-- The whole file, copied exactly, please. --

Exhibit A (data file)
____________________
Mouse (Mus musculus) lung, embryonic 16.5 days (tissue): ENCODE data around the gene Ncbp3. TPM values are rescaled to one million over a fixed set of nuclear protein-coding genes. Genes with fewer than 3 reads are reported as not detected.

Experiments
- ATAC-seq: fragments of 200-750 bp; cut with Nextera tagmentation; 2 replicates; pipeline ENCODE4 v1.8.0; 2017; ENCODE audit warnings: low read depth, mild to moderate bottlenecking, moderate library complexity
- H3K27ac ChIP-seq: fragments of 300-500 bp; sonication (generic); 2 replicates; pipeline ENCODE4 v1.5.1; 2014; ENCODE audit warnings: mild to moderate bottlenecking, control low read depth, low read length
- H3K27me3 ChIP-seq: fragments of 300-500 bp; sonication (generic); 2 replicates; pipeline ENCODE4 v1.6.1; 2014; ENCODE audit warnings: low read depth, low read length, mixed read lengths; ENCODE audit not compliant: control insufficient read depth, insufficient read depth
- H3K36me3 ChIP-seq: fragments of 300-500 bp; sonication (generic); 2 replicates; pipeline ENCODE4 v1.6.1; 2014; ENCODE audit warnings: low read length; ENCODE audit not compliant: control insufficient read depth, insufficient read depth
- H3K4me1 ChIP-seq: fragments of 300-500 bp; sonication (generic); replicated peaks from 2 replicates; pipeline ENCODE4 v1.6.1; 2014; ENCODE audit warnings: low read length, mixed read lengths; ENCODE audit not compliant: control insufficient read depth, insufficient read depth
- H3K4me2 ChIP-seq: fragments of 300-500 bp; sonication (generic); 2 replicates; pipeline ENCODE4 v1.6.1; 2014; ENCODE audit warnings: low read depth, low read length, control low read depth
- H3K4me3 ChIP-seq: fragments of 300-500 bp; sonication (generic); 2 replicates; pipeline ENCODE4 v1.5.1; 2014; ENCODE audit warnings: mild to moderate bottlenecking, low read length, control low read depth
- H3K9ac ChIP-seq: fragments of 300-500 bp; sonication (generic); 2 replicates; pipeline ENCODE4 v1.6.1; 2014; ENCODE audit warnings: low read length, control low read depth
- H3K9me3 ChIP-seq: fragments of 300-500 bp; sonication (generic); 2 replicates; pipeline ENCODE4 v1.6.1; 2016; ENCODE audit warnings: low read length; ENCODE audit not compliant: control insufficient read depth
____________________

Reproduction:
Mouse (Mus musculus) lung, embryonic 16.5 days (tissue): ENCODE data around the gene Ncbp3. TPM values are rescaled to one million over a fixed set of nuclear protein-coding genes. Genes with fewer than 3 reads are reported as not detected.

Experiments
- ATAC-seq: fragments of 200-750 bp; cut with Nextera tagmentation; 2 replicates; pipeline ENCODE4 v1.8.0; 2017; ENCODE audit warnings: low read depth, mild to moderate bottlenecking, moderate library complexity
- H3K27ac ChIP-seq: fragments of 300-500 bp; sonication (generic); 2 replicates; pipeline ENCODE4 v1.5.1; 2014; ENCODE audit warnings: mild to moderate bottlenecking, control low read depth, low read length
- H3K27me3 ChIP-seq: fragments of 300-500 bp; sonication (generic); 2 replicates; pipeline ENCODE4 v1.6.1; 2014; ENCODE audit warnings: low read depth, low read length, mixed read lengths; ENCODE audit not compliant: control insufficient read depth, insufficient read depth
- H3K36me3 ChIP-seq: fragments of 300-500 bp; sonication (generic); 2 replicates; pipeline ENCODE4 v1.6.1; 2014; ENCODE audit warnings: low read length; ENCODE audit not compliant: control insufficient read depth, insufficient read depth
- H3K4me1 ChIP-seq: fragments of 300-500 bp; sonication (generic); replicated peaks from 2 replicates; pipeline ENCODE4 v1.6.1; 2014; ENCODE audit warnings: low read length, mixed read lengths; ENCODE audit not compliant: control insufficient read depth, insufficient read depth
- H3K4me2 ChIP-seq: fragments of 300-500 bp; sonication (generic); 2 replicates; pipeline ENCODE4 v1.6.1; 2014; ENCODE audit warnings: low read depth, low read length, control low read depth
- H3K4me3 ChIP-seq: fragments of 300-500 bp; sonication (generic); 2 replicates; pipeline ENCODE4 v1.5.1; 2014; ENCODE audit warnings: mild to moderate bottlenecking, low read length, control low read depth
- H3K9ac ChIP-seq: fragments of 300-500 bp; sonication (generic); 2 replicates; pipeline ENCODE4 v1.6.1; 2014; ENCODE audit warnings: low read length, control low read depth
- H3K9me3 ChIP-seq: fragments of 300-500 bp; sonication (generic); 2 replicates; pipeline ENCODE4 v1.6.1; 2016; ENCODE audit warnings: low read length; ENCODE audit not compliant: control insufficient read depth